When use is made of frequency-modulated exicitation pulses (90° pulses and/or 180° echo pulses), a situation arises in which the excited nuclear spins exhibit a mutual phase difference which is a squarelaw function of the local angular frequency Δω, as will be described hereinafter. This phenomenon is very disturbing notably in the case of selective excitation, because it occurs in a direction transversely of the selected slice. The squarelaw dependency of the phase differences as a function of the distance from a central plane in a selected slice renders a resonance signal (FID or spin echo signal) generated by the nuclear spins thus excited unsuitable for use for the imaging of the nuclear magnetization distribution in the excited slice.
The described phenomenon can be understood as follows. An FM pulse (90° or 180° pulse) as used for excitation is obtained by means of an r.f. signal whose angular frequency varies as a linear function of time from ωo -Δω to ωo +Δω during the pulse duration from -Δt to +Δt. The nature of the FM pulse, however, is such that a nuclear spin which resonates at the angular frequency ω1 (due to, for example, a gradient field or main field inhomogeneity) is effectively influenced only during a very short period of time from (t1 -εt to t1 +εt). This is the case when the angular frequency ω of the FM pulse "passes through" said angular frequency ω1 of the nuclear spin. The period of time 2·εt is much shorter than the entire pulse duration 2Δt; consequently, it is assumed that in this case the desired 90° or 180° reversal of the orientation of the nuclear spins occurs at the angular frequency ω1 of the FM pulse, exactly at the associated instant t1. Two effects have influenced the phase of the nuclear spins after termination of the FM pulse: a the phase of the FM pulse itself at the instant t1, and b the instant t1 at which the nuclear spins are "reversed".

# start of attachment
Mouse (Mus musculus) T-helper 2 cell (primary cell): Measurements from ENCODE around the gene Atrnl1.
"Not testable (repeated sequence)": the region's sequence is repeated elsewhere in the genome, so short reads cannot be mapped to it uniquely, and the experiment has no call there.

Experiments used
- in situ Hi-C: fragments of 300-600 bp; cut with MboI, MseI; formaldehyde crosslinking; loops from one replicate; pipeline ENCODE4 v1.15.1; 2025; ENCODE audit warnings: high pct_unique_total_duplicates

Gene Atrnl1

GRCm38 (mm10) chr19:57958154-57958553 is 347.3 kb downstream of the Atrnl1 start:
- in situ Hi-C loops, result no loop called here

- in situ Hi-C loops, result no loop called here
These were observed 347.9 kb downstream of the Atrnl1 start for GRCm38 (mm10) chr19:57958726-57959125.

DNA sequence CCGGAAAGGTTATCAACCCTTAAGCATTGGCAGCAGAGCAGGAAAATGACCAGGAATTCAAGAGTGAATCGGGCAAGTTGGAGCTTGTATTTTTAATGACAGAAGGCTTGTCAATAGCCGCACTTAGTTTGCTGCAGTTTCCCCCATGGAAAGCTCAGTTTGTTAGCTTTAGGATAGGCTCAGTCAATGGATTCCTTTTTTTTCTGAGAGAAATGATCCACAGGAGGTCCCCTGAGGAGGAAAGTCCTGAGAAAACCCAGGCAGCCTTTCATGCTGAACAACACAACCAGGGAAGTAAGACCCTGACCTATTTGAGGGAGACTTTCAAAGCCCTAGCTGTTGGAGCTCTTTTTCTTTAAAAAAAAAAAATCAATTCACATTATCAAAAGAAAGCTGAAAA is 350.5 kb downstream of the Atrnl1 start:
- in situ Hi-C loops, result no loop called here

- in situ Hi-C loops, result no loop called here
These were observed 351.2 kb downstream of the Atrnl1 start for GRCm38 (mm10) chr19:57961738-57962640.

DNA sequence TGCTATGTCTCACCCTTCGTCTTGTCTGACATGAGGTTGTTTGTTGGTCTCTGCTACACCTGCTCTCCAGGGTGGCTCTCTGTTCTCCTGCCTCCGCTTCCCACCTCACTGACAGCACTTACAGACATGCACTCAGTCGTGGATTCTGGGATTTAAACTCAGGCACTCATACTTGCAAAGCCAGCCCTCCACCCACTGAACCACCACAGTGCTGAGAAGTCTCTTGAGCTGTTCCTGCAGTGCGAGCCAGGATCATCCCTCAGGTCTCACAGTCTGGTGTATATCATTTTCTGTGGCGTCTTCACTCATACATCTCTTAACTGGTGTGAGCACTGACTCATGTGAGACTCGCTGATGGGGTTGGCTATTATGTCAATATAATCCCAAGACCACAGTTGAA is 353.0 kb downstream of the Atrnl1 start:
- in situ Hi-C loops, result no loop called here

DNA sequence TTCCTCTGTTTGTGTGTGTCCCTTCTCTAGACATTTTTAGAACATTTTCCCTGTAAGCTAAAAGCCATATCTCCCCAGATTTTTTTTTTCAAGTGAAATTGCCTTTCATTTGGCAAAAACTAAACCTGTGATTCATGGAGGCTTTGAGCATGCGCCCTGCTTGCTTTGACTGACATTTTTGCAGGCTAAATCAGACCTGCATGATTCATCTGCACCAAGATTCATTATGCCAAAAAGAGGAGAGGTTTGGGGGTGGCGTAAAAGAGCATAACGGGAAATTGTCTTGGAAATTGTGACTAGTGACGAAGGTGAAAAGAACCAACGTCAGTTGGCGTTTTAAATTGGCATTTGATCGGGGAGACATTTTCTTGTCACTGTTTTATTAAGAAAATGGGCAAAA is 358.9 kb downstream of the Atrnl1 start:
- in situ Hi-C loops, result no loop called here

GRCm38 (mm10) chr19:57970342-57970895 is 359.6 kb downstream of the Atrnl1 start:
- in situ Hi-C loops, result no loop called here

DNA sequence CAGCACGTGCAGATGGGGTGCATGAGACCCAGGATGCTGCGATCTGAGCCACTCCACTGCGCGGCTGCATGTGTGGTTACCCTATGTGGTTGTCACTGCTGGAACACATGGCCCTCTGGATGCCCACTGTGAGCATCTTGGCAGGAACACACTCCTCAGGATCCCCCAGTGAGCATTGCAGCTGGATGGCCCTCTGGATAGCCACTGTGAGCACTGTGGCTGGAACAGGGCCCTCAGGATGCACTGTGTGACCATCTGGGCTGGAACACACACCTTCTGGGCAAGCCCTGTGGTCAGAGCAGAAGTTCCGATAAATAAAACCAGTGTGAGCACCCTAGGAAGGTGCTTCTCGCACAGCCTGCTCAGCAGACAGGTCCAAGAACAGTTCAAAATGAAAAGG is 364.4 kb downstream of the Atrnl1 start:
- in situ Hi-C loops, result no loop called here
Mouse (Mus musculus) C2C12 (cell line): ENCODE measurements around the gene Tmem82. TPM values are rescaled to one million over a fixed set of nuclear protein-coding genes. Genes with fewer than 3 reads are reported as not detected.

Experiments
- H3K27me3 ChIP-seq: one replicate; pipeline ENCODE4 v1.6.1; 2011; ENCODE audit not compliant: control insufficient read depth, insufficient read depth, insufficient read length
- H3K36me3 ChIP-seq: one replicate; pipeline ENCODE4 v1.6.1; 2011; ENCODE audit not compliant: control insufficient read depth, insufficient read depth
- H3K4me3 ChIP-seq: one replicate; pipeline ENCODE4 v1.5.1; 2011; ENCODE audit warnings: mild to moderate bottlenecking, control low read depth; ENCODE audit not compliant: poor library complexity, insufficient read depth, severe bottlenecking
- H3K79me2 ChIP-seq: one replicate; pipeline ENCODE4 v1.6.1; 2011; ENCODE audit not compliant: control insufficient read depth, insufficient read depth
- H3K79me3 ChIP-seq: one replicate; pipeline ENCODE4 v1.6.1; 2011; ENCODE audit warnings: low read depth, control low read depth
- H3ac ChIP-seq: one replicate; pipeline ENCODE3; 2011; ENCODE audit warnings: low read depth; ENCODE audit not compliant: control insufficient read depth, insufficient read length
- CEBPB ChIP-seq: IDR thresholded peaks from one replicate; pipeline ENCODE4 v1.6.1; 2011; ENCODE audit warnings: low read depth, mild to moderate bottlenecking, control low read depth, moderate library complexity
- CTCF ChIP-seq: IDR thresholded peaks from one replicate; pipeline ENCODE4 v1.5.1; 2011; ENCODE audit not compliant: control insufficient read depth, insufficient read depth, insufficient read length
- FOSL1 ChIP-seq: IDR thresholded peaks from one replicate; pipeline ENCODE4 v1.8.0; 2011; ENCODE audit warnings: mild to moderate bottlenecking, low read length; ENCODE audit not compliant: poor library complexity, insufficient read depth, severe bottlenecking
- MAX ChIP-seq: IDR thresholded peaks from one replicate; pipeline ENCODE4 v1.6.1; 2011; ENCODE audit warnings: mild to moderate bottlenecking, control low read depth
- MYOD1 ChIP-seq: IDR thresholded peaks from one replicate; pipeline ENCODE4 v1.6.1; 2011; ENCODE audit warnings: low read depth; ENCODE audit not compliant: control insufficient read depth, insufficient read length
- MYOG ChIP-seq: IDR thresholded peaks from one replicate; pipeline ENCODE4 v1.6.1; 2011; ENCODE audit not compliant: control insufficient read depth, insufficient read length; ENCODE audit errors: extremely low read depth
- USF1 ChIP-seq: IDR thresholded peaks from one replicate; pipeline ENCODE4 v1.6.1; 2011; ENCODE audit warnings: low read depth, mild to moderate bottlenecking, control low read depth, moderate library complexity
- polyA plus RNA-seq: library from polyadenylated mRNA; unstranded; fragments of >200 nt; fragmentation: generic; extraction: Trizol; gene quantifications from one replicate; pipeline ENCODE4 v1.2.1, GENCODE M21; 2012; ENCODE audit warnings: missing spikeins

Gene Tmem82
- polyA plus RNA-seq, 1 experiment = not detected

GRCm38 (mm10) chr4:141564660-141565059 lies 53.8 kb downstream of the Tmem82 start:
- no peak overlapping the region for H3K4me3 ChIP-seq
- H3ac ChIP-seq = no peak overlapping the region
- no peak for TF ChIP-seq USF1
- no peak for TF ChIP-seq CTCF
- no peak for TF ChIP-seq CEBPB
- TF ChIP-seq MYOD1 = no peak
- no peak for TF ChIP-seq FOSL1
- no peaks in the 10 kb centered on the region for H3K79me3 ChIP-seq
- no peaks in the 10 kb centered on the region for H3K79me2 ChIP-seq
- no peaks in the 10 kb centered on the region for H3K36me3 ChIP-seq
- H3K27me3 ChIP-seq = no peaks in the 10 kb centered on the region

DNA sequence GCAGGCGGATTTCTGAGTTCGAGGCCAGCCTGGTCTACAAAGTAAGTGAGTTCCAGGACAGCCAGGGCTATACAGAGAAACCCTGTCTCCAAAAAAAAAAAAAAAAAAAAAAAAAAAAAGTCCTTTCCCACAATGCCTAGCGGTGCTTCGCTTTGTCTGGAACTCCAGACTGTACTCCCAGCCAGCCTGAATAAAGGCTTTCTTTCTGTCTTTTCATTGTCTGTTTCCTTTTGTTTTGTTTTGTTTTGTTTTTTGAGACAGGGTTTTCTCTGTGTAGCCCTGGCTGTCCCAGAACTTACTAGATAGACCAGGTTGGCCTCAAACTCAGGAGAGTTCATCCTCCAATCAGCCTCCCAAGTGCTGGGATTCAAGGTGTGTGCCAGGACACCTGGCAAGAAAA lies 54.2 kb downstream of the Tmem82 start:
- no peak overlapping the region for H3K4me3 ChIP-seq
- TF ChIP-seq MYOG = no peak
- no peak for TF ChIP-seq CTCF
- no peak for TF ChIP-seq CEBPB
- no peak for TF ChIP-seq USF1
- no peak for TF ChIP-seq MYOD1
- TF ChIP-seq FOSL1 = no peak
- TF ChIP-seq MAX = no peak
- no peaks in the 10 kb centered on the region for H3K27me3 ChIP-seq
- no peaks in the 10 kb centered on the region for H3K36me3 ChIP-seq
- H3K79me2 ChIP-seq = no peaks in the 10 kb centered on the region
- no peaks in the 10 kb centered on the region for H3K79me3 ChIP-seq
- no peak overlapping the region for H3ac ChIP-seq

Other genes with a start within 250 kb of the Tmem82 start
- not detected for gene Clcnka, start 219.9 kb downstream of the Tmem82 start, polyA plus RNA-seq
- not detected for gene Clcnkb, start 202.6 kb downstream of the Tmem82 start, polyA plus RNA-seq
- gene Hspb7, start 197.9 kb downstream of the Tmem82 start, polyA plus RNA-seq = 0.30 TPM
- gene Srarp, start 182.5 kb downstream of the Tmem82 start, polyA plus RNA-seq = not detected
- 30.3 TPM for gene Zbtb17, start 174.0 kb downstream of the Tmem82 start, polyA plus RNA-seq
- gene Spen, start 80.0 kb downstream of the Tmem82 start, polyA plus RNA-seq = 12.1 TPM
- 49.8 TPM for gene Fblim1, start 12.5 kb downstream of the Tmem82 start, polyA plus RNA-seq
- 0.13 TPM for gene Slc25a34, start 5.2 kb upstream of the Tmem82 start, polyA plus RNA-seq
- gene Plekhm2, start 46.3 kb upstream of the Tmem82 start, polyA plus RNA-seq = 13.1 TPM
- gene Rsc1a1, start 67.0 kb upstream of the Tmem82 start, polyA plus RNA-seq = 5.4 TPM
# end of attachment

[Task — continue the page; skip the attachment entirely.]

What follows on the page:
The effect a means that in the case of a 90° pulse the nuclear spins (as from the z axis) are rotated with a given phase angle in the x-y plane, and that in the case of a 180° pulse the nuclear spins are mirror-imaged with respect to a line with a given phase. It is assumed that the FM signal is shaped as follows: